Votes (up or down) are not about the user; they are about the post, the material itself. They mark the material as being good or bad in some person's estimation. It's a "wisdom of the crowd" measure -- over time, and with lots of eyeballs, the chaff sinks and the hand-formed, hearth-baked bread made from locally-grown wheat is elevated. In that sense, one up- or downvote is just a single grain in the bucket. This applies as much to questions as to answers; a clear, findable question about an interesting problem that another person might encounter is the first step to getting an expert solution.
Granted that this doesn't remove the desirability of explanation; if the post can be improved, it's nice to know that as an author, and improving that post would make the site better. Sometimes a post can't be improved, though, or the voter just doesn't want to take the time to explain how and why.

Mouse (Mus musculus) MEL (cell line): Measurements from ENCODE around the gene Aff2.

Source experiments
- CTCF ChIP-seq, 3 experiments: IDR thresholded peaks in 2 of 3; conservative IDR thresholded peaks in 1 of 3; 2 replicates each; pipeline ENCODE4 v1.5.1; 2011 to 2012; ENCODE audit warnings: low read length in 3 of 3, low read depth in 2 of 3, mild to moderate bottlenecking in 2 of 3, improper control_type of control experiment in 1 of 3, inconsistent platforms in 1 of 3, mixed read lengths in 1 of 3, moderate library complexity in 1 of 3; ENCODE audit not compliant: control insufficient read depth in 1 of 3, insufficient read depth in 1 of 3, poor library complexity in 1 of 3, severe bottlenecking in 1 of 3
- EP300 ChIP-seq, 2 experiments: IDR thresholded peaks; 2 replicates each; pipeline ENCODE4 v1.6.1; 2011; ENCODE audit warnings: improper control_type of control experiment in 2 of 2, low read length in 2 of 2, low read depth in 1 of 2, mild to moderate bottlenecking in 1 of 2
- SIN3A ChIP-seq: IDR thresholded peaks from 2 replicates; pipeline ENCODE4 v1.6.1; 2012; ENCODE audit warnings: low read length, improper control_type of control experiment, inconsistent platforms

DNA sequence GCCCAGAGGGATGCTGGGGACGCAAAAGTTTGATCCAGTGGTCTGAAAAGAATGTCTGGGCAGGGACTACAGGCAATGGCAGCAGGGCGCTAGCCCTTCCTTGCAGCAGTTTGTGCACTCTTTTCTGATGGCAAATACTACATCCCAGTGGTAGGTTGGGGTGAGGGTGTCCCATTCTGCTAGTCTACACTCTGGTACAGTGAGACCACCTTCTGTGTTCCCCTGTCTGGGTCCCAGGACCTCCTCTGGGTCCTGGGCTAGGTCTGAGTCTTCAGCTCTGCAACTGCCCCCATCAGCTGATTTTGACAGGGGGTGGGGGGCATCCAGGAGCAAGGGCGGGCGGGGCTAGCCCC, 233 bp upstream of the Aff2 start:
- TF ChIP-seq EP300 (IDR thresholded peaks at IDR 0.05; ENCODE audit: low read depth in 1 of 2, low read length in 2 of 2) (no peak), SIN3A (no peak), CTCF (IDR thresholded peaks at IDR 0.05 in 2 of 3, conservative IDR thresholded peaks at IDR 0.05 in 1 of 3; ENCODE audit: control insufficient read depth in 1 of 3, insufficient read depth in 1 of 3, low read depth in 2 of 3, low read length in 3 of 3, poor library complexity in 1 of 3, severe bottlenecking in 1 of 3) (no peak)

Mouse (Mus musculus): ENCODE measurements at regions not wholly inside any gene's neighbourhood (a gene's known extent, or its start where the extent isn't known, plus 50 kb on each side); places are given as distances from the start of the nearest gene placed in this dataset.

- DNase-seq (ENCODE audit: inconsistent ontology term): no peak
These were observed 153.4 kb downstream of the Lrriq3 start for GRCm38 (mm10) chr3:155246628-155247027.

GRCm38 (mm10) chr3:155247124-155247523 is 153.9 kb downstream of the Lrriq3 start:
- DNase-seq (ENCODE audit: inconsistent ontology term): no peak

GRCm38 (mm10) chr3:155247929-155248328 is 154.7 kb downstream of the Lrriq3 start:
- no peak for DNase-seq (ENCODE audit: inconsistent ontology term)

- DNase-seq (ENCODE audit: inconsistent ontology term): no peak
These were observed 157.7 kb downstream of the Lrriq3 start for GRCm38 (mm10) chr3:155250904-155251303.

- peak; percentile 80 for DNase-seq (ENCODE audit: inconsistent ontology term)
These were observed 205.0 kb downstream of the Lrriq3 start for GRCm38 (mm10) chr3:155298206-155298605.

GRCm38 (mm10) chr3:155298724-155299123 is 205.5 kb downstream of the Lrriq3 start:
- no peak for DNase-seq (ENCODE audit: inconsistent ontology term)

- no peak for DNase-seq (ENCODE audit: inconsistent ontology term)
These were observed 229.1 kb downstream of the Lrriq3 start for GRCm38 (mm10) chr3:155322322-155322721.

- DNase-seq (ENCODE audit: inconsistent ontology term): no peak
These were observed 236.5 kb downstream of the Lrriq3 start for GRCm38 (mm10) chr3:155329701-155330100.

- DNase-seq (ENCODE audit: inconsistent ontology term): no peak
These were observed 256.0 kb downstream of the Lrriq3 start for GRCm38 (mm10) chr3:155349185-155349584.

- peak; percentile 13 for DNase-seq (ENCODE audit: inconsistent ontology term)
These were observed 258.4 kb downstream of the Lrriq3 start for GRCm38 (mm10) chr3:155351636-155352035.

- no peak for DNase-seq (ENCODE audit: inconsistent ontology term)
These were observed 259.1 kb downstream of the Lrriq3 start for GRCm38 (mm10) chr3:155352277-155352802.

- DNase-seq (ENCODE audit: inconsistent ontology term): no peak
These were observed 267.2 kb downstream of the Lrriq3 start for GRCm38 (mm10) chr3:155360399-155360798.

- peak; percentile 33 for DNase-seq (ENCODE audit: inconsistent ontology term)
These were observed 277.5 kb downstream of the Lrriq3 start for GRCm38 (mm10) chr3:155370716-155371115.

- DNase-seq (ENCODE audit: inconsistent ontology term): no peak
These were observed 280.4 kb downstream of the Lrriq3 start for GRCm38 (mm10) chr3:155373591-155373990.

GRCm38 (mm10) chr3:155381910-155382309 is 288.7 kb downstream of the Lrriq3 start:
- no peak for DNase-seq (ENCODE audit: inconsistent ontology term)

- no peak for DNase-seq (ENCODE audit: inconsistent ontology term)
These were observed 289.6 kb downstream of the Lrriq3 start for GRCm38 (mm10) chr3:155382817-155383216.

A vote, representing an expert's judgement of the material, is still valuable as an indicator to future readers, even without explanation.
I should point out that this is one of the most-discussed Meta subjects in the history of Stack Exchange. There's a whole lot of discussion to be perused at Encouraging people to explain downvotes and the many linked questions.
On a connected note, I've found that, the majority of the time that I downvote and comment, I either get into an argument or find a string of not-so-mysterious downvotes on my own posts later that day. I'd really like the freedom to explain to someone why and how I think their post should be improved without them getting upset, but it just doesn't happen in my experience. I sometimes get attacked because I comment where someone else has downvoted. I don't know how to fix this problem, but requiring a comment isn't going to help (although an anonymous comment might work); it's going to make for fewer downvotes overall. That wouldn't be good.